From 1968 through to the mid 1970’s the reggae beat began to slow down, some
say due to the extreme heat hitting down onto Kingston Town and its surrounding
enclaves. People needed something less strenuous to dance to. The Ska and
Rocksteady Sounds ( see 101 Orange Street KS007 ) that rocked Jamaica previously,
had now found a slower tempo and become more ‘Dread’ lyrically to suit the times.
Reggae music has always moved within the social climate it found itself in and this
set here, as we ‘Return To Orange Street’ was ROOTS ROCK REGGAE TIME....

The Rastafarian message that runs through this collection of ‘Reality’, sometimes
labelled ‘Sufferers’ music,is strong and works on many levels. It can come across
on a heavy rhythm and vocal cut. Its example represented here by Prince Jazzbo’s
‘Dread in a Earth’ and ‘I Roy’s ‘Roots Man Time’, moving through to the popular
new sounds of the DJ’s working over an old rhythm and alongside its existing vocal.
As with Busty Brown working with Delroy Wilson's ‘Know Your Friend’ and Mr Jah Stitch
working over Johnny Clarke’s ‘Roots Natty Roots’ to produce an even more dreader
‘True Born African’. The heartfelt lyric can also convey this message as we can see
when Horace Andy laments ‘Where is the Love’ and Delroy Wilson again shows us
on his ‘Who Cares’ cut. The great Twinkle Brothers also put the message across on
their two cuts we have here, ’Too Late’ one of their lost classics if ever there was one
and the thoughtful ‘It’s Not Who You Know’,being another prime example.

Orange Street itself is always at the heart of all reggae's musical changes and some
singers also ride these waves as Mr Cornell Campbell shows us here with two cuts.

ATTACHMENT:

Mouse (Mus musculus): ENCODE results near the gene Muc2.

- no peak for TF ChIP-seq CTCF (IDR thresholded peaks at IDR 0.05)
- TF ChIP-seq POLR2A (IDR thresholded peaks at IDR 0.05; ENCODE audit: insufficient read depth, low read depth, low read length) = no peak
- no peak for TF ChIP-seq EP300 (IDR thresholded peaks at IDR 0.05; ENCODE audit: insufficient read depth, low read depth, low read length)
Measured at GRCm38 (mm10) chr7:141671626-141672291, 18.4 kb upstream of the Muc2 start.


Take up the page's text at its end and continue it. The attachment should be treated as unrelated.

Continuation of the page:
The mournful ‘Too Be Loved’ and his uplifting ‘Girl of My Dreams’, which uses the
same rhythm as our previously mentioned Prince Jazzbo’s 'Dread in a Earth’.
Showing us that firstly you can’t keep a good rhythm down and secondly that two
if not more great songs can work from the same source point. The light hearted
‘Vengeful’ lyric also worked in this period when artists spared off to each other on
records to vent their frustrations. As we can hear here with Mr Lee Perry’s
‘You Funny Boy’. The song snipping back at a previous employer over what he
felt were his misdoings to an under appreciated Mr Perry. We have culled these
tracks together to show that the Dread Roots feel of the 1970’s came across in
many guises and even in earlier songs these sentiments were also prevalent.

As represented in Slim Smith’s almost bluesy feel in ‘Trying To Find a Home’,
never a truer statement in Kingston's ghetto areas.

Well we hope you enjoy this musical journey and make a connection with
messages portrayed here, as Mr Monty Morris points out on his contribution
to this collection ‘Times Are Dread’.... Dread indeed.....


CD Track Listing

1. DREAD IN A EARTH - PRINCE JAZZBO
2. ROOTS MAN TIME - I ROY
3. KNOW YOUR RIGHTS - DELROY WILSON & BUSTY BROWN
4. TOO LATE - TWINKLE BROTHERS
5. TRUE BORN AFRICAN - JAH STITCH & JOHNNY CLARKE
6. TO BE LOVED - CORNELL CAMPBELL
7. YOU FUNNY BOY - LEE PERRY & AGGROVATORS
8. WHO CARES - DELROY WILSON
9. ON THE RUN - I ROY & CORNELL CAMPBELL
10. WHERE IS THE LOVE - HORACE ANDY
11. GIRL OF MY DREAMS - CORNELL CAMPBELL
12. TIMES ARE DREAD - MONTY MORRIS
13. IT’S NOT WHO YOU KNOW - TWINKLE BROTHERS
14. TRYING TO FIND A HOME - SLIM SMITH
•CD Bonus Track

Vinly Track Listing

Side 1
1. DREAD IN A EARTH - PRINCE JAZZBO
2. ROOTS MAN TIME - I ROY
3. KNOW YOUR RIGHTS - DELROY WILSON & BUSTY BROWN
4. TOO LATE - TWINKLE BROTHERS
5. TRUE BORN AFRICAN - JAH STITCH & JOHNNY CLARKE
6. TO BE LOVED - CORNELL CAMPBELL
7. YOU FUNNY BOY - LEE PERRY & AGGROVATORS

Side 2
1. WHO CARES - DELROY WILSON
2. ON THE RUN - I ROY & CORNELL CAMPBELL
3. WHERE IS THE LOVE - HORACE ANDY
4. GIRL OF MY DREAMS - CORNELL CAMPBELL
5. TIMES ARE DREAD - MONTY MORRIS
6. IT’S NOT WHO YOU KNOW - TWINKLE BROTHERS
7. TRYING TO FIND A HOME - SLIM SMITH


Musicians Include:
Carlton'Santa'Davis, Sly Dunbar, Carlton Barrett: Drums
Robbie Shakespeare, Aston'Family Man'Barrett: Bass
Earl'Chinna'Smith: Lead Guitar
Tony Chin: Rhythm Guitar
Winston Wright: Organ
Bobby Ellis: Trumpet
Vin Gordon: Trombone.
Tommy McCook: Tenor Saxophone
Lennox Brown: Alto Saxophone
Recorded at: Harry J's,: Randy's Studio 17 & Channel 1
Produced by: Bunny Lee

Photography: Jah Floyd Archive
Design by: LAC at Voodoo London
Manufactured under licence from E. Lee
Made in the U.K.